Out of all the wonderful Mexican traditions, the Day of the Dead might be the one that still holds firm to its pre-Hispanic roots. The loved ones lost, who we cannot see or hear, make themselves present in our homes, share our food, and partake in the rejoicing of life and the conquest of death.
Los Dias de Los Muertos, Smithsonian Institution National Museum of the American Indian and National Museum of American History, 2010
The Recipe: Vegan Day of the Dead Bread (Pan de Muerto)
This recipe might be better than the non-vegan version, according to my husband. I have substituted the eggs with potatoes, resulting in a moist, soft, and sweet bread. It is perfect for dipping in hot chocolate or coffee.
Bake at 350F for 40- 45 minutes. Brush with butter and sprinkle with sugar.
½cup + 1 tbsp. (4 ¼ oz.)Vegan butterroom temperature, cut into 1 inch pieces,
In a medium bowl, dissolve the yeast in the almond milk and add 2 tbsp. of the flour. Whisk to incorporate and let rest in a warm place for 20 min.
In the bowl of a mixer, with the dough hook, combine the dry ingredients: the rest of the flour, salt, sugar, and orange zest. Mix.
Add the wet ingredients: the orange juice, mashed potato, and yeast-flour mixture. Mix on low until the dough begins to incorporate.
Add the ½ cup + 1 tbsp. of softened butter little by little and increase speed to medium. Mix for 15 min. until the dough has come off the sides of the bowl and is stretchy but not sticky.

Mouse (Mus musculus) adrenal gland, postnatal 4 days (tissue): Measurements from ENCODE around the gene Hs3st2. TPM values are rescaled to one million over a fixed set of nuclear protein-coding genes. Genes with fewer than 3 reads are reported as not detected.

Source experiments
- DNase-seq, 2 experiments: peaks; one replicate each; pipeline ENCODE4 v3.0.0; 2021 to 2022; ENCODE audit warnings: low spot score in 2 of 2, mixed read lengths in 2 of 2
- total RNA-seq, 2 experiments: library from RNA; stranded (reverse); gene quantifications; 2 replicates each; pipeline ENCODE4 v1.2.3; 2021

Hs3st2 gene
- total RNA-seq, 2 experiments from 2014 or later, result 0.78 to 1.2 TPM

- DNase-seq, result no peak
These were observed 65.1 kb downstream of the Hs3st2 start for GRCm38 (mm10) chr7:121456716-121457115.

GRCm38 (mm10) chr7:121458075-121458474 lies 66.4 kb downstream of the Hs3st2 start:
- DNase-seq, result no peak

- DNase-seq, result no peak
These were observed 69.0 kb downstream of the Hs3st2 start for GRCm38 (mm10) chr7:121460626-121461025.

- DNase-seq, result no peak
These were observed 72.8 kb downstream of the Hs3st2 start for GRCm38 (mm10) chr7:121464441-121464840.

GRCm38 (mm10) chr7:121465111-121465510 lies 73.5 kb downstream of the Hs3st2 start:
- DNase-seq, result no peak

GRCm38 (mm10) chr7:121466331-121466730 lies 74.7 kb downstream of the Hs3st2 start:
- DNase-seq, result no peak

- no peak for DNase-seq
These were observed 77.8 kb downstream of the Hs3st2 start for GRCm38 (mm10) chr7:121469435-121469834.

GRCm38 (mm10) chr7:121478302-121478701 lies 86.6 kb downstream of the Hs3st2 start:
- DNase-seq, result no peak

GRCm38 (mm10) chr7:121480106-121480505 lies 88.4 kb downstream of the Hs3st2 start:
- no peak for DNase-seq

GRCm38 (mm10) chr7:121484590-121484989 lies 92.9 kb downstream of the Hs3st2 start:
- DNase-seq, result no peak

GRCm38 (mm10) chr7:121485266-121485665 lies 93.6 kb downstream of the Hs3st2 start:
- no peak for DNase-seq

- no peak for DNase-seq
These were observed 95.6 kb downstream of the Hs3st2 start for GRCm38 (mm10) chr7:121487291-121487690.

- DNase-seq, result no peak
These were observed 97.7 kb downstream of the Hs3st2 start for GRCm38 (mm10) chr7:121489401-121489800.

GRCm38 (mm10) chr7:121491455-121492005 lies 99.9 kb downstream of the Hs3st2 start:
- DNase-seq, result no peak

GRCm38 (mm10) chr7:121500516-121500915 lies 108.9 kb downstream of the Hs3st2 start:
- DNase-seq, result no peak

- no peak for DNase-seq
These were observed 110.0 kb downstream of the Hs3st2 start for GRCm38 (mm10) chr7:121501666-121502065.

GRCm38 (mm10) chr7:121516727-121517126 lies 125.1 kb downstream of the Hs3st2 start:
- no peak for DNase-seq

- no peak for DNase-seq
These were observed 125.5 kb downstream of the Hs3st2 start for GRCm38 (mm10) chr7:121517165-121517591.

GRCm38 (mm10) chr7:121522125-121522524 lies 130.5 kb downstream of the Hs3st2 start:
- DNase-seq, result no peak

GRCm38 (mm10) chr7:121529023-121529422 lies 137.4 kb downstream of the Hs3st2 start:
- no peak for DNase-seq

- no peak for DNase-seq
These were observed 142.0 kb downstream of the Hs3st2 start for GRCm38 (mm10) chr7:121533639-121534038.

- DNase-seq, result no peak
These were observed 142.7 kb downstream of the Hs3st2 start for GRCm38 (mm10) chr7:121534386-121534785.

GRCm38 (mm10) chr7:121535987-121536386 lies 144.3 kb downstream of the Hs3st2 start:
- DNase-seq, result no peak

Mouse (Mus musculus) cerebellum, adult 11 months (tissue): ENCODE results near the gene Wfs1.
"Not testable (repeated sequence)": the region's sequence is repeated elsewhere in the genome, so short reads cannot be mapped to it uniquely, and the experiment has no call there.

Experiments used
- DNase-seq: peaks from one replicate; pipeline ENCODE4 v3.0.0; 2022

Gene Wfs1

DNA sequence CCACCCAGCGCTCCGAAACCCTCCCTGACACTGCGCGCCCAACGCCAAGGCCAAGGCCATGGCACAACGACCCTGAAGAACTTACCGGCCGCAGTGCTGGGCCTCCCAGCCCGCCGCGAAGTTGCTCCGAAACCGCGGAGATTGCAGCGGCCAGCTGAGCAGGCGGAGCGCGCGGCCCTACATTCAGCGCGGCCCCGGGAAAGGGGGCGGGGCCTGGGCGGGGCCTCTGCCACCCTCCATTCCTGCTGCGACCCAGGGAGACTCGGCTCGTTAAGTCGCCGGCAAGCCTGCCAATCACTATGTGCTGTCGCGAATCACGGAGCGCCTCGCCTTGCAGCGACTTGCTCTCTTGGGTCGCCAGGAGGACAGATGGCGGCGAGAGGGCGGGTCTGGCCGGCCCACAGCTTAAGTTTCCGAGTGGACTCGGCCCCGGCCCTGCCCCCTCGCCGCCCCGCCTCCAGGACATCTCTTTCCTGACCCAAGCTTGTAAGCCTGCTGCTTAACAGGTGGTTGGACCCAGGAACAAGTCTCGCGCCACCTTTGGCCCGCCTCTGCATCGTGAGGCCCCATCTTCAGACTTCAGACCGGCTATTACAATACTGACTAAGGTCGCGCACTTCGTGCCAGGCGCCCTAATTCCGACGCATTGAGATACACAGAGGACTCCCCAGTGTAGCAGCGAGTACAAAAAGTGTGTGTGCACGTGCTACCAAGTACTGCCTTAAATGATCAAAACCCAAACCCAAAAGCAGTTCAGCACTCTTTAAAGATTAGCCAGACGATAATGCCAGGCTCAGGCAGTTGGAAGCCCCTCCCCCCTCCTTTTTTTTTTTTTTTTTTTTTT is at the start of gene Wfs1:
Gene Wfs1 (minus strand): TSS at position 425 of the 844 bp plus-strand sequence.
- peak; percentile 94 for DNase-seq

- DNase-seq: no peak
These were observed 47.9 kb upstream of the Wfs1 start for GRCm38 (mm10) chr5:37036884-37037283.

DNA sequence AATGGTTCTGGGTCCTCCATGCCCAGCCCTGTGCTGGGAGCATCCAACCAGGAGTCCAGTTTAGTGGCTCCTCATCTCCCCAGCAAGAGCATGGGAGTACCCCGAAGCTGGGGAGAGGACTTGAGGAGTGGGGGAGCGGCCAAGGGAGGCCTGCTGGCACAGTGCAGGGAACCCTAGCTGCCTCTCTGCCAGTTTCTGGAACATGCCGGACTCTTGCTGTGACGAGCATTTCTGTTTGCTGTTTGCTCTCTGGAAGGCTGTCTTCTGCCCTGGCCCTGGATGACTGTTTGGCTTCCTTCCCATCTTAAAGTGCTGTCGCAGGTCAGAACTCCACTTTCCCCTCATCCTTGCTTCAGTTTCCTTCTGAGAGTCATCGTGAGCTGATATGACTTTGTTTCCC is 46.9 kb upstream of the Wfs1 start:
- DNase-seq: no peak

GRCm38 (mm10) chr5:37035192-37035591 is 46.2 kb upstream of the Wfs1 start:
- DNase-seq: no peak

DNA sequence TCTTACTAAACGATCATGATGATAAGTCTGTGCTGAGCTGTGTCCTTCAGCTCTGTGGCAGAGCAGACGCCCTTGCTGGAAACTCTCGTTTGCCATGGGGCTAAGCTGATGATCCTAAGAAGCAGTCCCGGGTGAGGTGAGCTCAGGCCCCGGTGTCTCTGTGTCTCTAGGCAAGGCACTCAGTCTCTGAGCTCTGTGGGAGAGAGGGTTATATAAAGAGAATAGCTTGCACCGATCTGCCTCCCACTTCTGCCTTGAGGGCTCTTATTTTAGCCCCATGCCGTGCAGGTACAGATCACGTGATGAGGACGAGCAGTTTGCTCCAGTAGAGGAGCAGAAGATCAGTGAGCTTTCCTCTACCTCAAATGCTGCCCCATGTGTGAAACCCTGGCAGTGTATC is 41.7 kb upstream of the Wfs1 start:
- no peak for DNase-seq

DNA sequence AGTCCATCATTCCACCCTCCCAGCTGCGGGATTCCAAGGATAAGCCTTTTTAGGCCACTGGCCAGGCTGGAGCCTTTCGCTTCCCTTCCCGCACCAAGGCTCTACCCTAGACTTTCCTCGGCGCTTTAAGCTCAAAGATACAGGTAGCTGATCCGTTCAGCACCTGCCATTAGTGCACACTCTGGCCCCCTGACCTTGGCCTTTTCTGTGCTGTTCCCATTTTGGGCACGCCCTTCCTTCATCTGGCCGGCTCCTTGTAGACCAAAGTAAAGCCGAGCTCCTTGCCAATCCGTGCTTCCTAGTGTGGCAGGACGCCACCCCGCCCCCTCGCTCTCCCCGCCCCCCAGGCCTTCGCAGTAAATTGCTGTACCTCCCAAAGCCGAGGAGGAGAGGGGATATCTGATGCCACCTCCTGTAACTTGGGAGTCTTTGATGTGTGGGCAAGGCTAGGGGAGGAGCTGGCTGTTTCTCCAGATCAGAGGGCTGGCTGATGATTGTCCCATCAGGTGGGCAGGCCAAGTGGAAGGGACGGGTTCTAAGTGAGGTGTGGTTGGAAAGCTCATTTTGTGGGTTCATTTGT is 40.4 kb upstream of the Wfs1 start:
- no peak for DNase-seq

Place the dough in a large oiled bowl, cover with a towel and let rise for 1 to 1 ½ hours, or until doubled in size. Punch down the dough and fold the side over unto each other and flip. Cover the bowl with plastic wrap and refrigerate overnight.
The next day take the dough from the fridge, remove the plastic wrap and cover with a towel. Let rise in a warm place (70-75F) until the dough comes to room temperature, about an hour.
Take a piece of dough, weighing about 3 oz., and set aside. Divide the remaining dough into four pieces. Roll them tightly into rounds and place on a sheet tray lined with parchment. Press down on the rounds lightly.
Use the reserved dough to make 4 small balls the size of a quarter and set aside. Use the remaining dough to roll out eight strips long enough to cover the rounds. Place two strips on top of each round forming an x, use your fingers to press lightly on the strips to form knobs, they should resemble bones. Repeat the process with the rest of the rounds.
Cover with a towel and let rise for 1 ½ hrs. in a warm place (70- 75F) or until double in size.
Meanwhile preheat the oven to 350F. Place the small balls in the center of the rounds with a little bit of water. Bake for 20-30 min. until the rounds have become a rich brown color. Cover with foil and bake for 10 to 15 min. more, until the bread reaches an internal temperature of 190F. Remove from the oven and let cool on a rack.
While the bread is still warm melt 2 tbsp. of butter and brush the bread with it. Sprinkle evenly with sugar.
https://dorastable.com/wp-content/uploads/2015/10/pan-de-muerto15.jpg464700Dora S.https://dorastable.com/wp-content/uploads/2016/09/logo-dorastable.jpgDora S.2015-10-12 13:19:432017-12-14 20:45:26Vegan Day of the Dead Bread